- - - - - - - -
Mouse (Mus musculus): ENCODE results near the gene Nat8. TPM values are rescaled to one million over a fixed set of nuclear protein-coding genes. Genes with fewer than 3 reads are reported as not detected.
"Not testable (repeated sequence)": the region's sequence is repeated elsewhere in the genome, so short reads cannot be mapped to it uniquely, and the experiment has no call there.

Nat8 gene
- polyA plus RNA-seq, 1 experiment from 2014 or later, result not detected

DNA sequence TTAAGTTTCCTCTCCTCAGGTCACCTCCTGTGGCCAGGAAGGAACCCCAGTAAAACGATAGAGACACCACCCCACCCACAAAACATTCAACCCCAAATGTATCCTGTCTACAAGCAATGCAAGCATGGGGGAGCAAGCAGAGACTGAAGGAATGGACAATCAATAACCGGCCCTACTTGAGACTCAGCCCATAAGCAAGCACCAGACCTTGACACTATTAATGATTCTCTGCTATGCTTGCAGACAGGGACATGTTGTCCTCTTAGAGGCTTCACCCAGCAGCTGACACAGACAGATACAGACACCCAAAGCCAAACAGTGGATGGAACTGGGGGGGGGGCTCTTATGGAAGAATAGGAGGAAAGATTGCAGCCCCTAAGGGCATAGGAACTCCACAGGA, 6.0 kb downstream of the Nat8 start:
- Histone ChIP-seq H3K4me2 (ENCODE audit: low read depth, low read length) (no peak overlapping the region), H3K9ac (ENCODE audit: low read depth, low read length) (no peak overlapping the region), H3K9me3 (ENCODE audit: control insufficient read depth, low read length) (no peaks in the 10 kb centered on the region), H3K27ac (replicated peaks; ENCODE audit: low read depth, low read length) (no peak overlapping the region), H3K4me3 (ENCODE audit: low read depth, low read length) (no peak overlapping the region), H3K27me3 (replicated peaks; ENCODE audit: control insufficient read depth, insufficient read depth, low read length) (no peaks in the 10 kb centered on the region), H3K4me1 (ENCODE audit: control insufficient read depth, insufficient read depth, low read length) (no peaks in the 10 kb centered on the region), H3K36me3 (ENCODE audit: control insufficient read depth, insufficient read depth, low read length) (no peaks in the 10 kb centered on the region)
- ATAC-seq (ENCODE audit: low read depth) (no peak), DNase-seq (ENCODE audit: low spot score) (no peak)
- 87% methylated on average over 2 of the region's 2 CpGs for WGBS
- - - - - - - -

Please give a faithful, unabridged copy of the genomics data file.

Mouse (Mus musculus): ENCODE results near the gene Nat8. TPM values are rescaled to one million over a fixed set of nuclear protein-coding genes. Genes with fewer than 3 reads are reported as not detected.
"Not testable (repeated sequence)": the region's sequence is repeated elsewhere in the genome, so short reads cannot be mapped to it uniquely, and the experiment has no call there.

Nat8 gene
- polyA plus RNA-seq, 1 experiment from 2014 or later, result not detected

DNA sequence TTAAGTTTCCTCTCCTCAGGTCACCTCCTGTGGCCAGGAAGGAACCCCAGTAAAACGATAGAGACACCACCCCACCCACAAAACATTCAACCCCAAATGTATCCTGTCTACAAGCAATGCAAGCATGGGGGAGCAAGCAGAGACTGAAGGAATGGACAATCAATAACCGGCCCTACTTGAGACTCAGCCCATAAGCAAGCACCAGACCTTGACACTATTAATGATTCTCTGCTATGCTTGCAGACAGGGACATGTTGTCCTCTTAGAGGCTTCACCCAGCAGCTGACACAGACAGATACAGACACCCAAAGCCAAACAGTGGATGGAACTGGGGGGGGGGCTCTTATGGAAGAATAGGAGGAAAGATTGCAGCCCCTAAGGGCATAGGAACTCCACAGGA, 6.0 kb downstream of the Nat8 start:
- Histone ChIP-seq H3K4me2 (ENCODE audit: low read depth, low read length) (no peak overlapping the region), H3K9ac (ENCODE audit: low read depth, low read length) (no peak overlapping the region), H3K9me3 (ENCODE audit: control insufficient read depth, low read length) (no peaks in the 10 kb centered on the region), H3K27ac (replicated peaks; ENCODE audit: low read depth, low read length) (no peak overlapping the region), H3K4me3 (ENCODE audit: low read depth, low read length) (no peak overlapping the region), H3K27me3 (replicated peaks; ENCODE audit: control insufficient read depth, insufficient read depth, low read length) (no peaks in the 10 kb centered on the region), H3K4me1 (ENCODE audit: control insufficient read depth, insufficient read depth, low read length) (no peaks in the 10 kb centered on the region), H3K36me3 (ENCODE audit: control insufficient read depth, insufficient read depth, low read length) (no peaks in the 10 kb centered on the region)
- ATAC-seq (ENCODE audit: low read depth) (no peak), DNase-seq (ENCODE audit: low spot score) (no peak)
- 87% methylated on average over 2 of the region's 2 CpGs for WGBS